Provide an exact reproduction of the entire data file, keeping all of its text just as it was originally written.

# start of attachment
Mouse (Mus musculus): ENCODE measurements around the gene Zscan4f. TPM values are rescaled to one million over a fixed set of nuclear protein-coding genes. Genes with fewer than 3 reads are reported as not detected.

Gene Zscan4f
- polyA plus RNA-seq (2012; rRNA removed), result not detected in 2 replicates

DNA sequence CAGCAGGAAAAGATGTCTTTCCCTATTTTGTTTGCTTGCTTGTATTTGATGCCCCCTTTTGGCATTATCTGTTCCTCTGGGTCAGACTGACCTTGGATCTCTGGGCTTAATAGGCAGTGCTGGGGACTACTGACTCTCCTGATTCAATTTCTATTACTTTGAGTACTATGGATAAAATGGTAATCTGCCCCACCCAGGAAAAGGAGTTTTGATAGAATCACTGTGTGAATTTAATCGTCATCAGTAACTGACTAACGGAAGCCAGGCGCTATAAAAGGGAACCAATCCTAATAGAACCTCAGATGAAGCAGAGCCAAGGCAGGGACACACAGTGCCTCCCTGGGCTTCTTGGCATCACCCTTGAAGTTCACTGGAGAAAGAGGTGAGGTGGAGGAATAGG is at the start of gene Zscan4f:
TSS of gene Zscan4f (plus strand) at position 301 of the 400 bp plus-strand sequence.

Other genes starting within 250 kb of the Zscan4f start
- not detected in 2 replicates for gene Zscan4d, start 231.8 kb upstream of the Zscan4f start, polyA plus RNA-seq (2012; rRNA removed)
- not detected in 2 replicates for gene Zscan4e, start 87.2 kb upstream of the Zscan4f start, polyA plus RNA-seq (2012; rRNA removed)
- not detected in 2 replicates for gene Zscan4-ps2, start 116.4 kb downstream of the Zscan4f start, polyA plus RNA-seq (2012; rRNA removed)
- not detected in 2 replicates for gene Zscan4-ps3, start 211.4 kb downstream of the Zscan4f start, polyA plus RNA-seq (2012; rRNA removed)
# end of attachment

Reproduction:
Mouse (Mus musculus): ENCODE measurements around the gene Zscan4f. TPM values are rescaled to one million over a fixed set of nuclear protein-coding genes. Genes with fewer than 3 reads are reported as not detected.

Gene Zscan4f
- polyA plus RNA-seq (2012; rRNA removed), result not detected in 2 replicates

DNA sequence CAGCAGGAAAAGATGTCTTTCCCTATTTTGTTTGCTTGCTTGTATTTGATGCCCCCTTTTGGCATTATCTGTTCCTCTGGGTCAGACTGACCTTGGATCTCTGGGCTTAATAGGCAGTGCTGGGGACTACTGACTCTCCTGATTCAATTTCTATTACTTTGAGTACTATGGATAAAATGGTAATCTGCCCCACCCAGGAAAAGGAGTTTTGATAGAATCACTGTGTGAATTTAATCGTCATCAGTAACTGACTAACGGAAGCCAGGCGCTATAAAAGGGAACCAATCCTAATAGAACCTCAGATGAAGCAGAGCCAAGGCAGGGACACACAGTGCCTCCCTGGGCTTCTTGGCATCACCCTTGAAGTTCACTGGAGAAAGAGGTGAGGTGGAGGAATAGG is at the start of gene Zscan4f:
TSS of gene Zscan4f (plus strand) at position 301 of the 400 bp plus-strand sequence.

Other genes starting within 250 kb of the Zscan4f start
- not detected in 2 replicates for gene Zscan4d, start 231.8 kb upstream of the Zscan4f start, polyA plus RNA-seq (2012; rRNA removed)
- not detected in 2 replicates for gene Zscan4e, start 87.2 kb upstream of the Zscan4f start, polyA plus RNA-seq (2012; rRNA removed)
- not detected in 2 replicates for gene Zscan4-ps2, start 116.4 kb downstream of the Zscan4f start, polyA plus RNA-seq (2012; rRNA removed)
- not detected in 2 replicates for gene Zscan4-ps3, start 211.4 kb downstream of the Zscan4f start, polyA plus RNA-seq (2012; rRNA removed)